How to prevent its shares from dropping below €0.01?
By Don Quijones, Spain, UK, & Mexico, editor at WOLF STREET.
Abengoa, the Spanish green energy giant — with big entities in the US, Canada, Mexico, and other countries — famed for cooking its books with Enron-esque aplomb before collapsing in spectacular fashion a few years ago, is back in trouble.
Now, just two years after rising from the ashes of its monstrous debt pile, the company has purportedly asked its long-term advisor, Lazard, to set up a new agreement with creditors as it struggles to repay €142 million of outstanding debt to “holdout” bondholders, who refused to accept the terms of a 2016 restructuring deal.
Abengoa had assured its investors that it would reach an agreement with the holdout bondholders by May 31. But that date came, went and nothing happened. Abengoa then asked for a waiver to give it more time to reach a new agreement. The main sticking point appears to be that many of the investors that agreed to take massive haircuts in Abengoa’s 2016 debt restructuring are now smarting from the fact that the holdout bondholders that took Abengoa to court and won are now getting what they see as more favorable treatment.
For many of the company’s original creditors, it appeared to make more sense to agree to a haircut, even a very large one, than to lose everything they were owed. The list of creditors is exhaustive and includes many of Spain’s banks as well as international giants like Credit Agricole, Societe Generale, Natixis, HSBC, Bank of America, and Citibank.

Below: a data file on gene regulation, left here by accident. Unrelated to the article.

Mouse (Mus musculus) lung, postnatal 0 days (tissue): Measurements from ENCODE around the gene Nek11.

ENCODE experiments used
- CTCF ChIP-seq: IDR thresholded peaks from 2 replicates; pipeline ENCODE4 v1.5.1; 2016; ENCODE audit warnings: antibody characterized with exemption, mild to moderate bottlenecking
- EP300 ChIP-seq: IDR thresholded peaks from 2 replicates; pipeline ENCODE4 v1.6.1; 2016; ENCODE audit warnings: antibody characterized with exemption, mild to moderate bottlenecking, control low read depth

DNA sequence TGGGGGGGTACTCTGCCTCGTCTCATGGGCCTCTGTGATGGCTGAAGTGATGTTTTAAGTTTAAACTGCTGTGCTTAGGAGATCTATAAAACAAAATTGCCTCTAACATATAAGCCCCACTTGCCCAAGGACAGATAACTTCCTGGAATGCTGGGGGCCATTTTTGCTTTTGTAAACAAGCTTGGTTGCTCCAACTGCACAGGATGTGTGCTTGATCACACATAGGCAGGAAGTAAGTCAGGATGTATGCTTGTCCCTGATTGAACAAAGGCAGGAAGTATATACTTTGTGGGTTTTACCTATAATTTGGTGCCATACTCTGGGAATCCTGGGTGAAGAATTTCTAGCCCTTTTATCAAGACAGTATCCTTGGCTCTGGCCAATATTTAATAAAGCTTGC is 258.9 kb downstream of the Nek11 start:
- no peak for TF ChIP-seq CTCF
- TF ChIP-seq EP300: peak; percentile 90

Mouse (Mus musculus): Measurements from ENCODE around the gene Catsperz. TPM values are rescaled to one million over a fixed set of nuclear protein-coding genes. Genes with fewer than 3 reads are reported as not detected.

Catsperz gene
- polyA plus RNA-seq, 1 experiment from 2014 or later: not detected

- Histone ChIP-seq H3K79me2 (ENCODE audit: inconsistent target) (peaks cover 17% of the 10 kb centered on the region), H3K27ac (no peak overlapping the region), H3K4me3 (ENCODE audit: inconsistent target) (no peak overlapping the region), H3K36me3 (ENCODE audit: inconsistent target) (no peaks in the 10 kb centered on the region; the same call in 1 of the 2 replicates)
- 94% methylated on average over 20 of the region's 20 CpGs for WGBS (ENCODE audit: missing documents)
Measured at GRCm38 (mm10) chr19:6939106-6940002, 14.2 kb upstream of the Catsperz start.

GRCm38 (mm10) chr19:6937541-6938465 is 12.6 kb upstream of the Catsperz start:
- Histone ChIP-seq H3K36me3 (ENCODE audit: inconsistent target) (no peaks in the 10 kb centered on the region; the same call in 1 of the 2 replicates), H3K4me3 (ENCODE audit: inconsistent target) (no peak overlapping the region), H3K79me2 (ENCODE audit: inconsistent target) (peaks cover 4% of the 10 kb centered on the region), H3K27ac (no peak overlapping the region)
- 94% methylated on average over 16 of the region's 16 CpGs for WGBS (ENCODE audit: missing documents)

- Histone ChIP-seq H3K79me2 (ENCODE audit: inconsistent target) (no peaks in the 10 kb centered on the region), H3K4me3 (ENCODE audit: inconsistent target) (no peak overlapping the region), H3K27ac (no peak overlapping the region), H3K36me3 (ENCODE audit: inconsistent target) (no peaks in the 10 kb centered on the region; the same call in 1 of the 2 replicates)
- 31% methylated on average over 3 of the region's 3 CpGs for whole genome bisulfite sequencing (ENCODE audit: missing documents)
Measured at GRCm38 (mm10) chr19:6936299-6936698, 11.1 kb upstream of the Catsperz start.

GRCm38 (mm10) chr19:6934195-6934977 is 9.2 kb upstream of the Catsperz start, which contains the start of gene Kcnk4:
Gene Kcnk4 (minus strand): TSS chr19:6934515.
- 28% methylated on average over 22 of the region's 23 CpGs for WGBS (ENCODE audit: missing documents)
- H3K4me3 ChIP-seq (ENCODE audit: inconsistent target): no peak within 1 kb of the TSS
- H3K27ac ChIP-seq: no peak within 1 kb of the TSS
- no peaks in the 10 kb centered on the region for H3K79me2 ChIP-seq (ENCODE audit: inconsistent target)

Spain’s biggest bank, Santander had the greatest exposure to Abengoa (€1.6 billion) and was most interested in sealing the 2016 deal. It now holds around 5% of the group, making it the largest shareholder. The second largest is the Spanish government, which ever-so-quietly and ever-so-predictably poured taxpayer funds worth over €400 million into the company.
By the terms of the new agreement, signed in late 2016, current shareholders would keep just 5% of the new Abengoa. The firm’s founding family, the Benjumeas, who were roundly blamed for the company’s woeful mismanagement, would only own 2.5% of the new company, while banks and bondholders would receive 40%, in return for a massive haircut on old Abengoa’s debts. The rest went to new investors, which mainly consist of global hedge funds and private equity groups.
Thanks to this debt renegotiation, Abengoa avoided becoming Spain’s biggest ever corporate failure. But it can still fail again.
The born-again shrunken energy giant recently proposed issuing new super-senior debt worth €142 million to compensate the holdout bondholders, which include global investors like Exim, Zurich, Liberty, Portland General Electric, the Islamic Corporation for Insurance of Investment and Export Credit, and Haitong Investment. But the firm’s current creditors have rejected the proposal, blanching at the potential size of the total litigation bill that Abengoa could end up facing: €450 million.